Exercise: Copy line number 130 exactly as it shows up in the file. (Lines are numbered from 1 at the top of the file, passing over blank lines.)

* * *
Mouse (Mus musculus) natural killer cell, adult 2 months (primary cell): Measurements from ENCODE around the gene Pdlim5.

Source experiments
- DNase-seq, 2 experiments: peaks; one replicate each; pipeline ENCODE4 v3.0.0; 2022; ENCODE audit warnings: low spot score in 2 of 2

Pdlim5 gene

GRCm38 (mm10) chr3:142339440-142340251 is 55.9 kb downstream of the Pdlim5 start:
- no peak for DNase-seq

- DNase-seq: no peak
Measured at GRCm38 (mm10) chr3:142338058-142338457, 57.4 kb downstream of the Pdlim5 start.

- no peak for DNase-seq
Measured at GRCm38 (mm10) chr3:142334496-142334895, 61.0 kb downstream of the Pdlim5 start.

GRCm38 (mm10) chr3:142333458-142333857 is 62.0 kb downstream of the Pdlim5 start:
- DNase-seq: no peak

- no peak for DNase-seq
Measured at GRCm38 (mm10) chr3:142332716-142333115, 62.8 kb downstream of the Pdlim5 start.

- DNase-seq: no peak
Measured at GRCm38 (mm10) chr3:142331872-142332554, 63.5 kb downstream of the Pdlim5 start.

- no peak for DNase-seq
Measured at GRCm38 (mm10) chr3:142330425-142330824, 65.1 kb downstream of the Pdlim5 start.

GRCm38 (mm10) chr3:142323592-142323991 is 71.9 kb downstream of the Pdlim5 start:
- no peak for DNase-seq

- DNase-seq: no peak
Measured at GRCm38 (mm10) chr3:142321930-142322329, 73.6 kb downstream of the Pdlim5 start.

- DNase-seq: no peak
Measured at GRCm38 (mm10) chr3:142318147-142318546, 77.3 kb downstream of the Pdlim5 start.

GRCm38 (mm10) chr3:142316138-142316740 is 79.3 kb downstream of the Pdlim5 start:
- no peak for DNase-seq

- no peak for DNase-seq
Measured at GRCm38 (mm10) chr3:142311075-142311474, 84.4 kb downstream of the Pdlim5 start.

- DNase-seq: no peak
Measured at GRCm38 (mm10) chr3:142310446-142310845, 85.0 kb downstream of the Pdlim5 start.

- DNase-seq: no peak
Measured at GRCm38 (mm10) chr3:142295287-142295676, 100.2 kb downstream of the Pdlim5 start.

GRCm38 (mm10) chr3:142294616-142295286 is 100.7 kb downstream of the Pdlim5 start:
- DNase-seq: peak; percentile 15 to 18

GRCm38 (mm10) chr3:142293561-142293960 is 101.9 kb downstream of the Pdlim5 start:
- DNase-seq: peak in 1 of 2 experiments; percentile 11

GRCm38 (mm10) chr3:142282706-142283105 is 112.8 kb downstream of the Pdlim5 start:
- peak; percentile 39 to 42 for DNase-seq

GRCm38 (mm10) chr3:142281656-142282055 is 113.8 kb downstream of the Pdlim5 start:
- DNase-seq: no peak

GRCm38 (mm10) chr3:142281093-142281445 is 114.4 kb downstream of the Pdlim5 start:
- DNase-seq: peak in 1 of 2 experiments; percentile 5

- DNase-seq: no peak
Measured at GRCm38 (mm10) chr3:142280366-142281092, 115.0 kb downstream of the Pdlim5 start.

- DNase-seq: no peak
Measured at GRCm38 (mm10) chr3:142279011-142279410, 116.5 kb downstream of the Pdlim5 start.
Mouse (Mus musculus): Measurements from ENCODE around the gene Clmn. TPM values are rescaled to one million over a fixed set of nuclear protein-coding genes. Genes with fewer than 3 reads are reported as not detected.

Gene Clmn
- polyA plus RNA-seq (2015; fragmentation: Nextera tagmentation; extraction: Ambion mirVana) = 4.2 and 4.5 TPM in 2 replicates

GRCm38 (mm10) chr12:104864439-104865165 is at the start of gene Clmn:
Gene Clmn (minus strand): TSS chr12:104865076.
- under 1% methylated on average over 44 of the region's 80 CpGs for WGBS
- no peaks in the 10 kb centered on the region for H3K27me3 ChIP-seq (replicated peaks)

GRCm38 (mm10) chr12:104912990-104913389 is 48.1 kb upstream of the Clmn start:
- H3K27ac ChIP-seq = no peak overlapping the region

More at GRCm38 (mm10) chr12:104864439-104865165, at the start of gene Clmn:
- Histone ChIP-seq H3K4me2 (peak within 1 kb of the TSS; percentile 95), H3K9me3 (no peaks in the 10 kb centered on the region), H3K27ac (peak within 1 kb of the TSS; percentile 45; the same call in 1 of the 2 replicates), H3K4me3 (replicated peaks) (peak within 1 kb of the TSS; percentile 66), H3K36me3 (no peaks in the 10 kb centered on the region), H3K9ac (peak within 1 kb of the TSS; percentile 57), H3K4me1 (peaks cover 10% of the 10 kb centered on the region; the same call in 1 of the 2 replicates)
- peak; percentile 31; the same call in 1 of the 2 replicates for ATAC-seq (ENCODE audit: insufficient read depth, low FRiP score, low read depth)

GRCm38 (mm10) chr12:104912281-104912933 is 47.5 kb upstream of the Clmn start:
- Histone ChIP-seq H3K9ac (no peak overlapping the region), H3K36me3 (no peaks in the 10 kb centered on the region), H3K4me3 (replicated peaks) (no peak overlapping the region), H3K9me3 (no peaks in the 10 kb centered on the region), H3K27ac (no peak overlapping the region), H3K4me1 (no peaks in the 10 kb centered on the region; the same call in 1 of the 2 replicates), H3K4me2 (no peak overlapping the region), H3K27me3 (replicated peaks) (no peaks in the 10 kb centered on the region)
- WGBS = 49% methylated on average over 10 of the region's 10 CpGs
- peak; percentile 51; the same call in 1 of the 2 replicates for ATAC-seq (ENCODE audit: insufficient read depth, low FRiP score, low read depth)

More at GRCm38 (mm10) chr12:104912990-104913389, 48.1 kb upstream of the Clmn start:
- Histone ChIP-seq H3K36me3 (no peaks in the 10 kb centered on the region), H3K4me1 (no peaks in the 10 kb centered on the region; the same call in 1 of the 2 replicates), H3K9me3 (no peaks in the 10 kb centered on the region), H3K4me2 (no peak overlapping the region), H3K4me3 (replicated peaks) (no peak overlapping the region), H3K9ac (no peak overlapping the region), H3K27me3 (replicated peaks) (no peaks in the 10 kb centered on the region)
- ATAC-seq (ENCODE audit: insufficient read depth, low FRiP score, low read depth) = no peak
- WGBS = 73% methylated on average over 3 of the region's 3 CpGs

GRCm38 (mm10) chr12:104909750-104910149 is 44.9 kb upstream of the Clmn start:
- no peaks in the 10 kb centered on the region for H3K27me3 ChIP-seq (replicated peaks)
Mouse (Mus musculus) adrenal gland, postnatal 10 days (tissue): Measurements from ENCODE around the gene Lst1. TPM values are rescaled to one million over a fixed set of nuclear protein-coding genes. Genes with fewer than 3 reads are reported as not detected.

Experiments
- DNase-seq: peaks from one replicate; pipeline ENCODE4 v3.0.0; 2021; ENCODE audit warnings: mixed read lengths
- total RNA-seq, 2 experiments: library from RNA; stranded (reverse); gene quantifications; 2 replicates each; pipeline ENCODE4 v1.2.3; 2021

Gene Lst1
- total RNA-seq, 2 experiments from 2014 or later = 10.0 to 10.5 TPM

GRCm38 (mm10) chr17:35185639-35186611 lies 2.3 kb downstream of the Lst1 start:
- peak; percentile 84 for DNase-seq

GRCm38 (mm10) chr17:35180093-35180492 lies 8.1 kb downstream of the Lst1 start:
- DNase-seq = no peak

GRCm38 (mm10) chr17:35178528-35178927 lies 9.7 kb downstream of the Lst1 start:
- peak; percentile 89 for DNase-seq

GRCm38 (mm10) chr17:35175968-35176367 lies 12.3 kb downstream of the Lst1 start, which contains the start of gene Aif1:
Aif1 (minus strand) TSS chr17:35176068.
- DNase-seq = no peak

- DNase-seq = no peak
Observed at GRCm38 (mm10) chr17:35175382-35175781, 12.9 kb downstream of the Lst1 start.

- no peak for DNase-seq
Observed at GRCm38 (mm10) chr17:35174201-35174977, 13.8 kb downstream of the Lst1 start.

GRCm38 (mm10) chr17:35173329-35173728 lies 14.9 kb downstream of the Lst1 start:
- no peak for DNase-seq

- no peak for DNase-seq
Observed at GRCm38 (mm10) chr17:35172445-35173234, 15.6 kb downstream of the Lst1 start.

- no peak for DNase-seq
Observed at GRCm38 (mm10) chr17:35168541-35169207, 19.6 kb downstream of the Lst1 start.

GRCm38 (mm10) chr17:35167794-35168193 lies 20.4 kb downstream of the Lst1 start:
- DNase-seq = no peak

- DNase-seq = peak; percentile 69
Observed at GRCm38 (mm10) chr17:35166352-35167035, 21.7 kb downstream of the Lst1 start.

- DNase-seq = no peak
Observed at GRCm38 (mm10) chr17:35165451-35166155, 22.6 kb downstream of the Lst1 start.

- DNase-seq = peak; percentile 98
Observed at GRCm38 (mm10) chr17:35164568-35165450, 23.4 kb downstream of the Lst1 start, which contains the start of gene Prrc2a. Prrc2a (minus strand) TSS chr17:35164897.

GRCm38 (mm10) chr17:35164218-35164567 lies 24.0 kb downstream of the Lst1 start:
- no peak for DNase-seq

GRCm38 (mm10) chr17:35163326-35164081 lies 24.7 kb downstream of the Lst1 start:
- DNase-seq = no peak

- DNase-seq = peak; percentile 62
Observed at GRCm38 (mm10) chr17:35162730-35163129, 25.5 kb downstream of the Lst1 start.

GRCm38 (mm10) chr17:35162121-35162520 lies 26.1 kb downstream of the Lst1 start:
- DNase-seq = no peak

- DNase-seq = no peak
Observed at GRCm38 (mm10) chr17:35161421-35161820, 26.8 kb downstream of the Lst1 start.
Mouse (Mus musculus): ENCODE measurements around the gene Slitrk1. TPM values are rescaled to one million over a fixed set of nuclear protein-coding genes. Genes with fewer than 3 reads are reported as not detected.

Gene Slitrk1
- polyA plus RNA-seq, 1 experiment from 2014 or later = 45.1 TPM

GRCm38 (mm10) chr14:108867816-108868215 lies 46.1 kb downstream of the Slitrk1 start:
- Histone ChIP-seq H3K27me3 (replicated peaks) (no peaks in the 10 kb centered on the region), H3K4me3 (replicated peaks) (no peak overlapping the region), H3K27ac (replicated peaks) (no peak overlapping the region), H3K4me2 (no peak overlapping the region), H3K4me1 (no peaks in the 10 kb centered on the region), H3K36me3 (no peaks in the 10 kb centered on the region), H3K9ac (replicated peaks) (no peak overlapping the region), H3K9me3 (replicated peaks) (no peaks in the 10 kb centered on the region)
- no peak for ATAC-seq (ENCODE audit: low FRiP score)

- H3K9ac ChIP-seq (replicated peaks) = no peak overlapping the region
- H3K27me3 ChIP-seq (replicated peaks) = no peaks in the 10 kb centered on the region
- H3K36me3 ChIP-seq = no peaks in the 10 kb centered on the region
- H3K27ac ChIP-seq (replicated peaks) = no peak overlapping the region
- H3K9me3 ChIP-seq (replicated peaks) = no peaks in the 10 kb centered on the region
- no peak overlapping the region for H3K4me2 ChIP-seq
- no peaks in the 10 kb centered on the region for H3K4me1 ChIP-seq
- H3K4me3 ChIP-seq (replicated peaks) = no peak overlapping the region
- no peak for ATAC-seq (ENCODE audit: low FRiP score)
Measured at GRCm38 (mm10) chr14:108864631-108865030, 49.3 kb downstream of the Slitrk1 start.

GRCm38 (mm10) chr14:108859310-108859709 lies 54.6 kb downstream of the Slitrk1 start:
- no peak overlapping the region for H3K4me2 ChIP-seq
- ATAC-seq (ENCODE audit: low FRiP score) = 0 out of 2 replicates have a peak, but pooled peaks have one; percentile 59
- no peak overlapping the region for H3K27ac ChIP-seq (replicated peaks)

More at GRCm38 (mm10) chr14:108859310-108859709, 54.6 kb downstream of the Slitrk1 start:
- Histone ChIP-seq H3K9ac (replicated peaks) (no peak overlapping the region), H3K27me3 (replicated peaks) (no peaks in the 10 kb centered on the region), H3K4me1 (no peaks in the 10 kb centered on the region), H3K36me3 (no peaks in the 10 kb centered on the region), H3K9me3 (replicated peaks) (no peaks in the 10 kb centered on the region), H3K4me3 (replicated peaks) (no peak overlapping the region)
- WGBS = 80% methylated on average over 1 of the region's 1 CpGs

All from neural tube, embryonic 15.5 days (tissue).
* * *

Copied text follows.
- ATAC-seq (ENCODE audit: low FRiP score) = 0 out of 2 replicates have a peak, but pooled peaks have one; percentile 59